Excerpt From Essay
"In Les Mots et les choses (1966) Michel Foucault identified three arenas of discourse that in their (unstable and incomplete) coalescence at the end of the Classical Age constituted the object called man (rhomme). This figure emerges at the intersection of three domains—life, labor, and language—unstably unified around (and constituting) a would-be sovereign subject. The doubling of a transcendental subject and an empirical object and their dynamic and unstable relations defined the form of this being. In 1966 Foucault held an epochal view of man and of modernity. In his conclusion, Foucault intimated the imminent coming of a new configuration of language about to sweep the figure of man away like "a face drawn in the sand at the edge of the sea" (1966:398, my translation). It now appears that this presage was miscast: In the ensuing decades, language (in its modality as poiesis) has not turned out to be the site of radical formal transformations through which this being, man, would either disappear entirely, as Foucault intimated, or would transmute into a new type of being as predicted by Gilles Deleuze (1988)."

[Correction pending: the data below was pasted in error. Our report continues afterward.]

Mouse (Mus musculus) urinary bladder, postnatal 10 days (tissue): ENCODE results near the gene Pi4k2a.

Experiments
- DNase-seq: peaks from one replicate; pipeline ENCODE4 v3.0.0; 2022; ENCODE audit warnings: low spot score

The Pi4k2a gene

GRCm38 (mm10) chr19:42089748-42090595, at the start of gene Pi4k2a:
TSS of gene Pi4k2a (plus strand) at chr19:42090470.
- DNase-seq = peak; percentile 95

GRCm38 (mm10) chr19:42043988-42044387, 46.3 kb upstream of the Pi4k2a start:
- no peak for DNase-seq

"Midst Anthropology's Problems," Paul Rabinow (135).